France is bracing itself for a widespread transport strike starting on Thursday, December 5. This looks set to be the most comprehensive strike the country has experienced in decades, and which could last for weeks. At the heart of this debate is a controversial reform of the country’s state pension system. Union leaders have vowed to maintain their strike until French President Emmanuel Macron abandons his campaign promise for a "universal" retirement system.
What has caused the strike?
Macron’s proposed pension reform aims to simplify the complex French retirement system by merging 42 different regimes into one single regime. However, it will specifically have a significant impact on public sectors who until now have enjoyed special retirement systems to compensate for difficult working situations.
This new system will introduce a ‘points system’ for retirement. This will threaten both the age of retirement and also the financial recompension at the time of retirement. Currently, public sector worker’s pensions are at present calculated on the salary they earned for the last six months of working life – normally the highest for most people – and an assessment of the best 25 years of their career. The new system will take every year into account. This means that if you had a couple of lean years or became self-employed for a while, or even had health issues that prevented you from working for some time, you will receive a lower pension.
Transport workers especially upset
Macron’s pension plan specifically targets rail workers. And they are united in their response. They are fighting for the retention of the pension rights for ‘cheminots’. ‘Cheminot’ is the name for the special status for people who work in the French railway system. It is acquired by almost everyone in the industry, from train drivers and electricians to office workers and ticket sellers.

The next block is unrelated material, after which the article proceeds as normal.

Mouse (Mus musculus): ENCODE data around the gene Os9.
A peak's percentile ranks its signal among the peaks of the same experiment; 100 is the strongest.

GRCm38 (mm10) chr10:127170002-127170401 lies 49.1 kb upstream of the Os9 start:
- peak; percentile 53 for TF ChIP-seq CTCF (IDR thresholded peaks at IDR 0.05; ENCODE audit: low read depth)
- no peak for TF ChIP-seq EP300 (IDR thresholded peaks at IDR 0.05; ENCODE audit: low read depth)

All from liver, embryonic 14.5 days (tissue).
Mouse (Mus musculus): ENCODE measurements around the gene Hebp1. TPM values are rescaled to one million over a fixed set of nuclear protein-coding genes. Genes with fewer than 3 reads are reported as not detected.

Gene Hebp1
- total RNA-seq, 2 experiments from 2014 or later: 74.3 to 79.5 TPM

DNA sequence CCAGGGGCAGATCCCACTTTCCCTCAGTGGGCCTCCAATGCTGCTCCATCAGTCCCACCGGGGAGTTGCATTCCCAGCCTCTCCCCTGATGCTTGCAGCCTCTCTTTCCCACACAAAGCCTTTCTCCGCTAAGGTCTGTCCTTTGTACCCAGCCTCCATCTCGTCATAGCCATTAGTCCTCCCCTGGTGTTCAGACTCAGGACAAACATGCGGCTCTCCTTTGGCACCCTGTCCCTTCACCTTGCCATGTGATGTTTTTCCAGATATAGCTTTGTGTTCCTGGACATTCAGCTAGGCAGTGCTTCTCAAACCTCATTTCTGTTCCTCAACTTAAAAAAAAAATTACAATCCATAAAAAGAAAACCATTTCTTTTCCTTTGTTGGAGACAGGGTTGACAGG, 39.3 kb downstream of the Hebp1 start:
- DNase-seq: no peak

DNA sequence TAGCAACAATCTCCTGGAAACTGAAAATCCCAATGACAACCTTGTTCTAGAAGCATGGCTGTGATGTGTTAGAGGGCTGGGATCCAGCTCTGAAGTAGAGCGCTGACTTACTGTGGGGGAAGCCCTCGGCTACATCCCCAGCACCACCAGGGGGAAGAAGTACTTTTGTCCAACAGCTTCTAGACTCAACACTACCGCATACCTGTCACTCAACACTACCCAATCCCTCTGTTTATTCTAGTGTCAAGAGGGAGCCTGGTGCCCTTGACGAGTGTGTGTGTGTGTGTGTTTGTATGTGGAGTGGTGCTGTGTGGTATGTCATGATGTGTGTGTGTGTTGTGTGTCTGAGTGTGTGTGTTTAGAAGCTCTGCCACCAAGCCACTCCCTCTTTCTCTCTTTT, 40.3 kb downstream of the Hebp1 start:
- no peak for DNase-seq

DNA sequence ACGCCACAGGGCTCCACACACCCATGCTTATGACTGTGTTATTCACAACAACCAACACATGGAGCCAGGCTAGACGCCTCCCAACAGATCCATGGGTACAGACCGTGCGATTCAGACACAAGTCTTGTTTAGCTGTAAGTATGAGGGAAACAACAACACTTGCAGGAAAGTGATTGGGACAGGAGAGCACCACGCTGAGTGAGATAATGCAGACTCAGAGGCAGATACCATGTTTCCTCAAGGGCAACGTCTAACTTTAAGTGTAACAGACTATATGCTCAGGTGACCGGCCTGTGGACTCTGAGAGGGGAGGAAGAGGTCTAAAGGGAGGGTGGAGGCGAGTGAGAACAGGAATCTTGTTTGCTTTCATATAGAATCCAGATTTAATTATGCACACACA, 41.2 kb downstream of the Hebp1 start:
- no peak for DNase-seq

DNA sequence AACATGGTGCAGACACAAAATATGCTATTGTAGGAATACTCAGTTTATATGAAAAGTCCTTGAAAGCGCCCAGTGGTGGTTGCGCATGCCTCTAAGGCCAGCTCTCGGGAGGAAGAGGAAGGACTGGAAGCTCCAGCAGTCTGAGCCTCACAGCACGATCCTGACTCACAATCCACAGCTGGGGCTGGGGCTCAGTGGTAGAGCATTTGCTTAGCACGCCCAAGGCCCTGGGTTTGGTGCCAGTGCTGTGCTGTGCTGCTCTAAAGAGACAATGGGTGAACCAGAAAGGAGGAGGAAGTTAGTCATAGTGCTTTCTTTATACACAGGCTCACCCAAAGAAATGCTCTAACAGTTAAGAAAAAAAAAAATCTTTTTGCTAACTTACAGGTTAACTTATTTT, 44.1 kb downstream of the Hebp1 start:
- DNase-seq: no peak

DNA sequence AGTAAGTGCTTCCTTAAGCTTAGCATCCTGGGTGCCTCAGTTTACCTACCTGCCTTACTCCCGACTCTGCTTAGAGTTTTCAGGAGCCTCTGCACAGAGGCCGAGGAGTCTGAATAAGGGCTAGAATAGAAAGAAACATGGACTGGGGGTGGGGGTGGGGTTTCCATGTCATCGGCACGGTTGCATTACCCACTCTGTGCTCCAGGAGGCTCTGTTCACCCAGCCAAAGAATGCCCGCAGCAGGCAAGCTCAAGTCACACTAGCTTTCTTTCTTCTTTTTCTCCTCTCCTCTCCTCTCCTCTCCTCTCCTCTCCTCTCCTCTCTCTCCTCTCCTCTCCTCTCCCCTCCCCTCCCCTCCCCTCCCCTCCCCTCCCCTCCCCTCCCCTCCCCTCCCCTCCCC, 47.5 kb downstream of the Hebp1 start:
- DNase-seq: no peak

There are many privileges associated with this status. ‘Cheminots’ have a job for life, they cannot be fired for economic reasons. They have regular salary increases and they have a shorter working week. They also are entitled to early retirement. They can retire between 52 and 57, which is a decade before the rest of the working population.
What do the strikers want?
They want to protect this special status that the government wants to get rid of. Under Macron’s plans, current workers will retain their privilege but new employees will not have access to it. Staff are determined to fight for the next generation of train workers.
According to a poll published by La Tribune, Orange and RTL last week, 6 out of 10 people said they are behind this strike. There is the fear that this reform will just be the first in a number and that allowing it to pass will create a domino effect, destroying France’s public service in general.
Who will be affected?
Virtually all transport options are involved. The French public railway company SNCF is one of the biggest in the world and 90 percent of SNCF services have been cancelled for December 5 and potentially ongoing. RATP operates Paris transport and they say buses, metros, RER trains and trams will all be significantly affected. 20 percent of flights in and out of France will be affected.
Postal workers in 20 French departments will join the walkout too.
This strike will also potentially involve civil servants. Police unions, rubbish collectors, air-traffic controllers and Air France workers have also said they will start striking on Thursday, and the biggest union for primary school teachers expects four out of 10 schools will remain shut.
Rallies and work stoppages are planned in dozens of cities, capped by two demonstrations planned for Paris.